Looking to tap the features of Intel’s just-released Xeon 7100 series dual-core processors (better known as Tulsa), HP today announced new additions to its 500 series HP ProLiant servers.
Based on the just-released Xeon 7100 series dual-core processor (better known as Tulsa), HP’s new ProLiant ML570 and DL580 servers promise improved application and virtualization performance.
The four-processor HP ProLiant ML570 and DL580 servers are designed to offer improved performance and virtualization, according to John Gromala, director server product marketing at HP.
|HP ProLiant ML570 G4 supports the largest number of drives and PCI slots of any ProLiant server, according to HP.|
“This is a significant processor and a significant upgrade,” Gromala said. He added that the new servers offer up to a 62 percent improvement over the previous generation of Xeon-based servers for applications such as databases, ERP, CRM, messaging and virtualization.
The specific numbers Gromala refers to involve benchmarks run earlier this month using a four-processor (eight cores, 16 threads), two-tier SAP Sales and Distribution Standard Application Benchmark test.
According to HP, the new dual-core HP ProLiant DL580 G4 server supported 2,127 SAP SD Benchmark users at 1.99 seconds average dialog response time. The performance also included 10,650 SAPS, 213,000 fully processed order line items per hour and 639,000 dialog steps per hour.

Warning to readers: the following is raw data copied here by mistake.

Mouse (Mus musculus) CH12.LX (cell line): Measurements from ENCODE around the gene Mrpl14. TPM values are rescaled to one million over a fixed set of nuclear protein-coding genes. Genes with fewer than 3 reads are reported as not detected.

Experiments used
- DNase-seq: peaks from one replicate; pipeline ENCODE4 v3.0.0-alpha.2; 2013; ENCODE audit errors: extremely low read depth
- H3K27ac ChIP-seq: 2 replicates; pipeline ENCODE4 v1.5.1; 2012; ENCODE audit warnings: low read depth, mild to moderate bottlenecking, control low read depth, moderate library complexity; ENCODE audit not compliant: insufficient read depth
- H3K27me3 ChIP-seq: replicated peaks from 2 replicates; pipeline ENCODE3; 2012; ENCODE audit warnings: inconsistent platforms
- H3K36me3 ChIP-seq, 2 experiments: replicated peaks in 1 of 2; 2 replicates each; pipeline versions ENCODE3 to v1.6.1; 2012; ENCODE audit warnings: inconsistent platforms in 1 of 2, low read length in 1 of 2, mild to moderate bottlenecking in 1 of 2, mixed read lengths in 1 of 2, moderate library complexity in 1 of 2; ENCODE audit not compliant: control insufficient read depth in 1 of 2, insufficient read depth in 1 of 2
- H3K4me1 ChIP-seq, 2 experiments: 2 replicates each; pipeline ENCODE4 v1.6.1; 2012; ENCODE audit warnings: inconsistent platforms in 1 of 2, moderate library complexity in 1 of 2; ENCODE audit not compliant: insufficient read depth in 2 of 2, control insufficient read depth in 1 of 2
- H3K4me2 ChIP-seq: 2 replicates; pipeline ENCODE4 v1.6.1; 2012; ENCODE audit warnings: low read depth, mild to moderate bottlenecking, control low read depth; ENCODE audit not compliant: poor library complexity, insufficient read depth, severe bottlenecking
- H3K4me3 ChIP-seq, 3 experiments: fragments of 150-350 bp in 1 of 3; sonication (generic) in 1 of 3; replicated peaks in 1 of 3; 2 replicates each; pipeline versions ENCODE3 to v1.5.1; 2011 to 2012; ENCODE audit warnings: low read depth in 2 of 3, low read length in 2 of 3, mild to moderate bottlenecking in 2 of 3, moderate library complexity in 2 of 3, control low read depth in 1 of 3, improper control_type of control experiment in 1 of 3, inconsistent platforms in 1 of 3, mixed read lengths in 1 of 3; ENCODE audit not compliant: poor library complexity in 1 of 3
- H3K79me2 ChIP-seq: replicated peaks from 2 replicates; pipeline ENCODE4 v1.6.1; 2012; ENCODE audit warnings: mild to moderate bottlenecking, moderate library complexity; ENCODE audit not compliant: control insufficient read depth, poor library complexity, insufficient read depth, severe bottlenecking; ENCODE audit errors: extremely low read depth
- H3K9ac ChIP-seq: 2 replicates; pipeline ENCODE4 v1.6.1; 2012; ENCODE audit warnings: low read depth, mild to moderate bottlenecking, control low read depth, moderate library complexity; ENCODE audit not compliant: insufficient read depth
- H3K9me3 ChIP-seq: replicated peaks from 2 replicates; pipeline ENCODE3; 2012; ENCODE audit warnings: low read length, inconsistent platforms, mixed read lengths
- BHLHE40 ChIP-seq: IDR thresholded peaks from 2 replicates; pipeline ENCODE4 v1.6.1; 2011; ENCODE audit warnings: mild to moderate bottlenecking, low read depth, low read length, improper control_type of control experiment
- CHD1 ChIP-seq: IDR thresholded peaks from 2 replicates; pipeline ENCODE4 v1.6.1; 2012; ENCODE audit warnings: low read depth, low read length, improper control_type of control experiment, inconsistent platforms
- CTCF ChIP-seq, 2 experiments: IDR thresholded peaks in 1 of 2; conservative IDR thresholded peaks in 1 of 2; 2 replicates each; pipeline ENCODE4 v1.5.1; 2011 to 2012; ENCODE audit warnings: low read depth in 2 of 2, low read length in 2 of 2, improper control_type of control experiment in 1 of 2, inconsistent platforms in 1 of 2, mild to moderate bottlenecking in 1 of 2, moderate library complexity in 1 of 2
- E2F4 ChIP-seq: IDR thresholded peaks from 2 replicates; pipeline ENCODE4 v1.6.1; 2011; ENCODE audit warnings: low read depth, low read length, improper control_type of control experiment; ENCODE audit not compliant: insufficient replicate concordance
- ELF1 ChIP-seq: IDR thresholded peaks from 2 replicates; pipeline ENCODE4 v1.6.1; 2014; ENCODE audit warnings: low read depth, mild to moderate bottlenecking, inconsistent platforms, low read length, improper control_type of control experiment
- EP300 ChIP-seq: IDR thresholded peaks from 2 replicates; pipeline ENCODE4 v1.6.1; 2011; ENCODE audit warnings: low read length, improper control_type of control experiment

|The HP Proliant DL580 G4 supports up to front accessible hot-plug memory.|
The Tulsa-based DL580 G4 supported 812 more SAP SD Benchmark users than it did in a previous two-tier SAP SD Standard Application Benchmark with older Xeon chips. CPU utilization was balanced across the four processors at 98 percent on the central server, according to HP.
Thanks to the new 7100 Xeon processors, DL580 G4 and ML570 G4 now support a 800MHz frontside bus (FSB) and up to 16MB of L3 cache, which provides performance gains for multi-threaded applications such as database, financial services and supply chain management, according to HP. The DL580 G4 also support for up to 64GB of front accessible hot-plug memory, which is designed to help with demanding applications and virtualization.
The ML570 G4 now offers support for 24 DIMM sockets as well as what HP describes as the largest number of drives and PCI slots of any ProLiant server.
For server management, Gromala said that HP also provides “a single pane of glass” to offer IT managers a console to view and manage both virtual and physical data center resources through its HP Systems Insight Manager. “Lots of people are using these servers for virtualization,” Gromala said. HP integrates virtualization software from VMware and Microsoft as well as Linux virtualization technology, he added.
In addition to bridging the gap between its Xeon 5100 (Woodcrest)-based servers and Itanium 2 (Montecito)-based servers, the 7100 servers also complement its AMD Opteron-based ProLiant servers. “People are happy to have choices,” said Gromala, adding that customers often express a preference in processor based on certain applications or software configurations. For that reason, he said, HP has a common set of management tools for Intel and AMD based servers.
The HP ProLiant DL580 G4 and ML570 G4 servers are currently available with pricing at $6,649 and $5,799, respectively.
In addition to HP, IBM and Dell are expected to have servers available based on the new Intel Xeon 7100 dual-core processors.
Dan Muse is executive editor of internet.com’s Small Business Channel, EarthWeb’s Networking Channel and ServerWatch.